6 Patec had discussions with these three forwarders and eventually decided to employ Trans-Link. Trans-Link gave Patec three quotations for their services. These were dated 28 September 2000, 2 October 2000 and 5 October 2000 respectively. Each quotation was accompanied by Trans-Link's standard form Combined Invoice & Packing List and its Confirmation of Acceptance (“CoA”).

7 Each quotation contained the statement “All business is transacted only in accordance with the Singapore Freight Forwarders Association Standard Trading Conditions (1986). Copy is available upon application.”

8 The CoA contained the following terms:

  1. 1) STANDARD TRADING CONDITIONS

    All business is only transacted in accordance with the Singapore Freight Forwarders Association (SFFA) Standard Trading Conditions. Copy is available upon application.

  1. 2) TERMS OF PAYMENT

  1. 3) INSURANCE

    As our tariff is computed on the basis of volume or weight and has no correlation with the value of exhibits, it follows that the cost of insurance cover is not included in our charges. …

  1. 4) REQUEST FOR INSURANCE

  1. 5) EXHIBITOR'S ACCEPTANCE

    Use of TRANS-LINK EXHIBITION FORWARDING PTE LTD's services - be it partly or full - and any requirement for additional services at any time before, during or after the exhibition

    express orally and/or in writing and/or by conduct, implies acknowledgement and acceptance of the Standard Trading Conditions and the foregoing terms numbered 1, 2, 3 and 4 above.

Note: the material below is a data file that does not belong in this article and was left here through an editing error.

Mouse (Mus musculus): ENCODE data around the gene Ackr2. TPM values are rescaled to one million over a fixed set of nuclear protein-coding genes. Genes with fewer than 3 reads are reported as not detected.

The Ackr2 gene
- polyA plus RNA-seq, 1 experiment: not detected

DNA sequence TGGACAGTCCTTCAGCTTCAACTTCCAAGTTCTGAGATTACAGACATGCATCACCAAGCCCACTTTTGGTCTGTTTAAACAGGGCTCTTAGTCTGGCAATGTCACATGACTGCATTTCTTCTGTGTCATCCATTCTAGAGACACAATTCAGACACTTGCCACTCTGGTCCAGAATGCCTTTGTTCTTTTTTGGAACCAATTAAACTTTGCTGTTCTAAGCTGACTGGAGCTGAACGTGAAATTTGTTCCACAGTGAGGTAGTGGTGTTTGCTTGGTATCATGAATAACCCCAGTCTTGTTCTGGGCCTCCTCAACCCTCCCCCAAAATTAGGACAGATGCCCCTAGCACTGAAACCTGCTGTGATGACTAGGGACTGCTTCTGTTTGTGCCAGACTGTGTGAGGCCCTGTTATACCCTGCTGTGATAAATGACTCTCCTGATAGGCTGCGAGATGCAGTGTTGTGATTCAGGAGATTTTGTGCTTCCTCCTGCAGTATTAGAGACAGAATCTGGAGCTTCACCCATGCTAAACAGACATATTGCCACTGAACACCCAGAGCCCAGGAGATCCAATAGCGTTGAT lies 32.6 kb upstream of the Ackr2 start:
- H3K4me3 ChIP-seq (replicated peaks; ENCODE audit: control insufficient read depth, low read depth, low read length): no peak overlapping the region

Clause 1 above, which is in almost identical terms to the clause referring to the conditions that appears in the quotation, was referred to by the parties as the “incorporating clause”.

9 On 9 October 2000, Patec accepted Trans-Link's quotation of 5 October 2000 whereby Trans-Link offered to transport one Patec Brand Press Machine weighing 30,000 kg from Patec's premises to BITEC and back to Patec's premises at a lump sum of $12,000. Patec's acceptance of the quotation was effected by its signing of the CoA. The signed CoA was then sent back by Trans-Link to Patec by facsimile transmission.

10 There was no course of dealing between Patec and Trans-Link prior to this engagement. Trans-Link did not forward the SFFA Conditions to Patec and Trans-Link's representatives did not draw the attention of Patec's representatives to cll 27 and 30 of the conditions.

11 On 25 October 2000, Trans-Link took delivery of the machine from Patec's premises. The machine was then in good condition. The machine was shipped from Singapore on or about 30 October on board the vessel Asia-Express. It arrived at BITEC on 10 November 2000. The machine suffered damage on 12 November 2000 in Bangkok and whilst it was in Trans-Link's custody. The machine was subsequently transported back to Patec's warehouse in Singapore by Trans-Link.

12 This suit was started on 29 October 2001. The nine month period from the date of delivery to BITEC expired on 10 August 2001.

The issues

13 The following are the issues that I have to decide:

  1. (a) whether Patec has to prove that the damage to the machine arose out of the negligence of Trans-Link and, if so, whether the evidence of the first witness, Ms Pilai Klongpitayapong, and the report adduced by her are admissible;

  2. (b) whether the SFFA Conditions formed part of the contract between the parties...